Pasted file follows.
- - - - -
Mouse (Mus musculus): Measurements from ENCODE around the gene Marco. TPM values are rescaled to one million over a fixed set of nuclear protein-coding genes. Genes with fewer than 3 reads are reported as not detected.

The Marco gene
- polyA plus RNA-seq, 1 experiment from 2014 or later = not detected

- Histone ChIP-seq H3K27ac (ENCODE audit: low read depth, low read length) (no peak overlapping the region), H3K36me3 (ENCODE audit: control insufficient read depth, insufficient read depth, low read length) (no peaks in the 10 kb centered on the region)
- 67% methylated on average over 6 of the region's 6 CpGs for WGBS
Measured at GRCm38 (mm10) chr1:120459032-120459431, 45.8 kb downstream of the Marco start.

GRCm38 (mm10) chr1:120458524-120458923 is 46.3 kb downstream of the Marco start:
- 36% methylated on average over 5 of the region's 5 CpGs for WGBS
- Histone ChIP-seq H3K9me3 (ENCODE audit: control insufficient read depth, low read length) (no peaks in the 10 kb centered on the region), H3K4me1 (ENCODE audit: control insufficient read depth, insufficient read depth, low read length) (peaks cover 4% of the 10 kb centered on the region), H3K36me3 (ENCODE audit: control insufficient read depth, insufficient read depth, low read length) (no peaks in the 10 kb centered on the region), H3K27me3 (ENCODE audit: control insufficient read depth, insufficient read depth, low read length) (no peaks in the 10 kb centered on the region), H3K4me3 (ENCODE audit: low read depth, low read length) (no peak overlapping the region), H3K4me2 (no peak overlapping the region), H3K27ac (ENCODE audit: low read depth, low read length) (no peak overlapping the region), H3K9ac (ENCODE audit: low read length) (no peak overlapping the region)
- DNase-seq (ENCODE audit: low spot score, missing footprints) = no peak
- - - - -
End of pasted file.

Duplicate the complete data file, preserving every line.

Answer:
Mouse (Mus musculus): Measurements from ENCODE around the gene Marco. TPM values are rescaled to one million over a fixed set of nuclear protein-coding genes. Genes with fewer than 3 reads are reported as not detected.

The Marco gene
- polyA plus RNA-seq, 1 experiment from 2014 or later = not detected

- Histone ChIP-seq H3K27ac (ENCODE audit: low read depth, low read length) (no peak overlapping the region), H3K36me3 (ENCODE audit: control insufficient read depth, insufficient read depth, low read length) (no peaks in the 10 kb centered on the region)
- 67% methylated on average over 6 of the region's 6 CpGs for WGBS
Measured at GRCm38 (mm10) chr1:120459032-120459431, 45.8 kb downstream of the Marco start.

GRCm38 (mm10) chr1:120458524-120458923 is 46.3 kb downstream of the Marco start:
- 36% methylated on average over 5 of the region's 5 CpGs for WGBS
- Histone ChIP-seq H3K9me3 (ENCODE audit: control insufficient read depth, low read length) (no peaks in the 10 kb centered on the region), H3K4me1 (ENCODE audit: control insufficient read depth, insufficient read depth, low read length) (peaks cover 4% of the 10 kb centered on the region), H3K36me3 (ENCODE audit: control insufficient read depth, insufficient read depth, low read length) (no peaks in the 10 kb centered on the region), H3K27me3 (ENCODE audit: control insufficient read depth, insufficient read depth, low read length) (no peaks in the 10 kb centered on the region), H3K4me3 (ENCODE audit: low read depth, low read length) (no peak overlapping the region), H3K4me2 (no peak overlapping the region), H3K27ac (ENCODE audit: low read depth, low read length) (no peak overlapping the region), H3K9ac (ENCODE audit: low read length) (no peak overlapping the region)
- DNase-seq (ENCODE audit: low spot score, missing footprints) = no peak